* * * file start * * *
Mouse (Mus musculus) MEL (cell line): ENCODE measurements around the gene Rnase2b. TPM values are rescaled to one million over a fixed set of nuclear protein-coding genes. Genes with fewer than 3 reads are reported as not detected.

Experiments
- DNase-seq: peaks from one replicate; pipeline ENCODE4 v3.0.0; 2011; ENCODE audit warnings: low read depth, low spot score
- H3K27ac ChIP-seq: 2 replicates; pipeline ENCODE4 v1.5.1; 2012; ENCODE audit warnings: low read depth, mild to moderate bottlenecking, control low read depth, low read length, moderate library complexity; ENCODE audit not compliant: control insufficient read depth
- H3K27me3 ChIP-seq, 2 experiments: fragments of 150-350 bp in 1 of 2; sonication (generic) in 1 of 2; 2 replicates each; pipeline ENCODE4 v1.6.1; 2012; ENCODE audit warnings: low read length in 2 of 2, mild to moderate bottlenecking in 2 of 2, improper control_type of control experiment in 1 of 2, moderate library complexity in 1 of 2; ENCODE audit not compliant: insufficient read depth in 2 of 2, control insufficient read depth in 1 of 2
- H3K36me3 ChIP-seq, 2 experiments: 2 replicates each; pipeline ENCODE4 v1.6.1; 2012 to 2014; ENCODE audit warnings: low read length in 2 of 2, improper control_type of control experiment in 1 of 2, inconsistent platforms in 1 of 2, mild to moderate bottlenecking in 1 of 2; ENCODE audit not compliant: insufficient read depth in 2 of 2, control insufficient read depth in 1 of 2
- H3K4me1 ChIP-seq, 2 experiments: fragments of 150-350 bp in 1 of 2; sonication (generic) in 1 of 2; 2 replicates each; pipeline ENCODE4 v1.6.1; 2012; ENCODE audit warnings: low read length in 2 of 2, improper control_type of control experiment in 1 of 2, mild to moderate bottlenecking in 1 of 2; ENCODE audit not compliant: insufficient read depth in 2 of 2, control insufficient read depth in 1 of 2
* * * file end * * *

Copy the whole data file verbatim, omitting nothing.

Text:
Mouse (Mus musculus) MEL (cell line): ENCODE measurements around the gene Rnase2b. TPM values are rescaled to one million over a fixed set of nuclear protein-coding genes. Genes with fewer than 3 reads are reported as not detected.

Experiments
- DNase-seq: peaks from one replicate; pipeline ENCODE4 v3.0.0; 2011; ENCODE audit warnings: low read depth, low spot score
- H3K27ac ChIP-seq: 2 replicates; pipeline ENCODE4 v1.5.1; 2012; ENCODE audit warnings: low read depth, mild to moderate bottlenecking, control low read depth, low read length, moderate library complexity; ENCODE audit not compliant: control insufficient read depth
- H3K27me3 ChIP-seq, 2 experiments: fragments of 150-350 bp in 1 of 2; sonication (generic) in 1 of 2; 2 replicates each; pipeline ENCODE4 v1.6.1; 2012; ENCODE audit warnings: low read length in 2 of 2, mild to moderate bottlenecking in 2 of 2, improper control_type of control experiment in 1 of 2, moderate library complexity in 1 of 2; ENCODE audit not compliant: insufficient read depth in 2 of 2, control insufficient read depth in 1 of 2
- H3K36me3 ChIP-seq, 2 experiments: 2 replicates each; pipeline ENCODE4 v1.6.1; 2012 to 2014; ENCODE audit warnings: low read length in 2 of 2, improper control_type of control experiment in 1 of 2, inconsistent platforms in 1 of 2, mild to moderate bottlenecking in 1 of 2; ENCODE audit not compliant: insufficient read depth in 2 of 2, control insufficient read depth in 1 of 2
- H3K4me1 ChIP-seq, 2 experiments: fragments of 150-350 bp in 1 of 2; sonication (generic) in 1 of 2; 2 replicates each; pipeline ENCODE4 v1.6.1; 2012; ENCODE audit warnings: low read length in 2 of 2, improper control_type of control experiment in 1 of 2, mild to moderate bottlenecking in 1 of 2; ENCODE audit not compliant: insufficient read depth in 2 of 2, control insufficient read depth in 1 of 2